From: June 18, 2013 Nassim Nicholas Taleb on Accepting Uncertainty, Embracing Volatility
The day before a big game, regardless of the sport, a team's coach or star player is often asked, "How will you stop the opposing team tomorrow?" The answer typically goes something like this: "We can't worry about the other team. We just have to play our game."
From: December 17, 2012 State of Mind: What's Really in the Balance in the Crisis Fallout?
The after-shocks of the global financial crisis are still being felt – and not only in dollars and cents. The psychological health of retirees (and those nearing retirement age) is suffering, according to a study by researchers at the ARC Centre of Excellence in Population Ageing Research, which shows depression and anxiety have been running higher post-crisis than when the crisis was in its most acute phase. The research underlines the need to prioritise mental health issues for older Australians and to ensure employment opportunities for those who are able. The risk is generating a new underclass, experts warn.
From: March 20, 2012 Population Ageing: How to Turnaround Attitudes to Older Australians?
Attitudes towards older people have changed. The group once seen as needy and deserving is often considered a burden these days, says Hal Kendig, chief investigator of the ARC Centre of Excellence in Population Ageing Research, based at the University of New South Wales. Stereotypes are unhelpful in the drive to support an increasing number of older people towards productive and healthy later years. Australia will need its older workforce in the future, and a new body of research highlights its capabilities. Signs of a turnaround in attitudes are also on the horizon.
From: March 05, 2012 Paying for Retirement: Enhancing the Allure of Annuities
With the federal government's announcement of impending superannuation reforms, the spotlight is again on how to pay for increasingly longer retirements. Since saving for life after work became mandatory in the early '90s, Australians have shown a marked preference for cashing out super. The appeal of investing in an income stream through an annuity has been miniscule. But in Switzerland about 50% of the accumulated pension wealth is annuitised. The "generous" means test for the pension in Australia, in part, may explain the difference, as Monika Bütler, dean of the School of Economics and Political Science at University of St Gallen, told a recent Australian School of Business seminar. But that may not hold if the government keeps changing the rules.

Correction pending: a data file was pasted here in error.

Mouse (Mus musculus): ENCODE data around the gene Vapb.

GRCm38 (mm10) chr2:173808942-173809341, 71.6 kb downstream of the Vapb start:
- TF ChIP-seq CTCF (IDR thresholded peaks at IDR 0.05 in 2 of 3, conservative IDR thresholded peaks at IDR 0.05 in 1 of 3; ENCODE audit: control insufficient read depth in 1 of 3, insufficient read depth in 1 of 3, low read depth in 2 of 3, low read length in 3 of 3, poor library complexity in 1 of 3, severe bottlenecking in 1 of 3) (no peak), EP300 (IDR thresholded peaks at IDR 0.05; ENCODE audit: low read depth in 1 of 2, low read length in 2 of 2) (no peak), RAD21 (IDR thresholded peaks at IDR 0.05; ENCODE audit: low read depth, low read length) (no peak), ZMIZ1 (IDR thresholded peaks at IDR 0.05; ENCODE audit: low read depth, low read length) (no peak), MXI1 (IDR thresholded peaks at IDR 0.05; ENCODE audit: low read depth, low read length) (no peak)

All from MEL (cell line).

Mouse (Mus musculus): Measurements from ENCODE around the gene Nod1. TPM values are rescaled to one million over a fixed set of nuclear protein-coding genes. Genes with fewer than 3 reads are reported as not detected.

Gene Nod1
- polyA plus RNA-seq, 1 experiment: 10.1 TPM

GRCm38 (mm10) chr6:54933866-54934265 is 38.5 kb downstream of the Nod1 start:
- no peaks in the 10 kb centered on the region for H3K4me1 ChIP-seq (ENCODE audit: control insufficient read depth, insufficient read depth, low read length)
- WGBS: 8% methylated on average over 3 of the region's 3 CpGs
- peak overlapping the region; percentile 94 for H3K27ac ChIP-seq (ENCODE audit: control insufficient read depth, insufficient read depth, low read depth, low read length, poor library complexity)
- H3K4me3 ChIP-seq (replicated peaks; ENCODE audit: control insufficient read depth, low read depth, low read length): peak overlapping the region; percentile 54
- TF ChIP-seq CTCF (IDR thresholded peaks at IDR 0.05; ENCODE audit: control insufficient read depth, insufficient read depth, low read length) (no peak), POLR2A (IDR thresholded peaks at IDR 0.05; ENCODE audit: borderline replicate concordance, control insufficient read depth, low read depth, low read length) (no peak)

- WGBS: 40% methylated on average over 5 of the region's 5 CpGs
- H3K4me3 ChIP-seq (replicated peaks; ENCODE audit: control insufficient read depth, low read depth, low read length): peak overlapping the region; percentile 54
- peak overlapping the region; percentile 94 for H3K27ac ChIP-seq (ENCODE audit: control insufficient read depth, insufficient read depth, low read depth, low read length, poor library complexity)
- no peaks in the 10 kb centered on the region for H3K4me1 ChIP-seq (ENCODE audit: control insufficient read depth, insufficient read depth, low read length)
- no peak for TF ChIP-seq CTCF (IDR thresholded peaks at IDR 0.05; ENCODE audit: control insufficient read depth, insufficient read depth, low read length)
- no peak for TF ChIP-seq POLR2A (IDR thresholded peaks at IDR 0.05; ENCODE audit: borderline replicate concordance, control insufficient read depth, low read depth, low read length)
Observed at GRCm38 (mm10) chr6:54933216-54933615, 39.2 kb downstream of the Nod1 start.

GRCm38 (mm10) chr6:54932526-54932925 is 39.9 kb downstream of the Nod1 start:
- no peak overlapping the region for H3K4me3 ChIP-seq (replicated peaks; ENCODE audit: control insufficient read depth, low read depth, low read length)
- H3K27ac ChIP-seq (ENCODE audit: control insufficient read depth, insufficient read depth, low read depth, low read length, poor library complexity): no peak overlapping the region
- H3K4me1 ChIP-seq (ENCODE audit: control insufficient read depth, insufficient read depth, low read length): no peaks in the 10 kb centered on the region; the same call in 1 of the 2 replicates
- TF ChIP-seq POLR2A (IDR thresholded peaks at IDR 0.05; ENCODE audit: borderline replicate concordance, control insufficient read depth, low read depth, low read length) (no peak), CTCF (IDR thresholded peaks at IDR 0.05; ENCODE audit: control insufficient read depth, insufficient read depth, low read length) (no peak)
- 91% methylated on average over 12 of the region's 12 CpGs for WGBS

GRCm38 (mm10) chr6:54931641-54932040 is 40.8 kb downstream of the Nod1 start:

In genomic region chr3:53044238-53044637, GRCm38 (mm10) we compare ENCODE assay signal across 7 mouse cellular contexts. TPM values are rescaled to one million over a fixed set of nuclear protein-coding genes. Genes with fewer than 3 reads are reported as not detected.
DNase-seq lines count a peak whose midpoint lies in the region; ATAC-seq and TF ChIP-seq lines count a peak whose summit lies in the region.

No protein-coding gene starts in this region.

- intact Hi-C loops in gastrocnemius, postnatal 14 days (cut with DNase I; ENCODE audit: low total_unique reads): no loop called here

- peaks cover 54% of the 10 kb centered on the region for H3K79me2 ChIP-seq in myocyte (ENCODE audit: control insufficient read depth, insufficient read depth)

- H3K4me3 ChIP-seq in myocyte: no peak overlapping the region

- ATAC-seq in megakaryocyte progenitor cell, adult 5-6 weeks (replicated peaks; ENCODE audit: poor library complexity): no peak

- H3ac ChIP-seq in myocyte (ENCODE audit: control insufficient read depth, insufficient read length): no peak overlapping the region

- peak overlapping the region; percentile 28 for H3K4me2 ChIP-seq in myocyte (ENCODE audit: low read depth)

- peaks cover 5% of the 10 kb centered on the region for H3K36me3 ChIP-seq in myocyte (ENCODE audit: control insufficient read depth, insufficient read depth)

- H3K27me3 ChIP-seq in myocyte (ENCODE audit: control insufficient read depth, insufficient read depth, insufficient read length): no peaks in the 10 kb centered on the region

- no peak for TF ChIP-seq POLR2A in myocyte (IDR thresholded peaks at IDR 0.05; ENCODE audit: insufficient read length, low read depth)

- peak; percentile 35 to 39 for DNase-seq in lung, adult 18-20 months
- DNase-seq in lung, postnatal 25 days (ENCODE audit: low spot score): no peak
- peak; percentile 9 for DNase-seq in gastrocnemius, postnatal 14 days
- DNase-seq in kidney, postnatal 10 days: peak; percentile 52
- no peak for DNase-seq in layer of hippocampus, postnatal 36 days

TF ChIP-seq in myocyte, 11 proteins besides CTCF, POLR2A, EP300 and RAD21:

From: September 27, 2011 The High Price of Living Longer: Pay-as-you-go or No Frills Aged Care?
The Productivity Commission's controversial recommendations for aged care have provided food for thought for policymakers, insurers and many older Australians. The news that an ageing population must fund its own care costs, where possible by drawing on that treasured asset, the family home, was only the beginning. The insurance industry is confronting market failure for its inability to provide long-term care products. While many are hoping the government will pick up the slack, a few older Australians already have taken flight for less costly living offshore. But, as Australian School of Business actuarial professor Michael Sherris says, the huge issue of funding aged care won't go away so readily.
From: September 13, 2011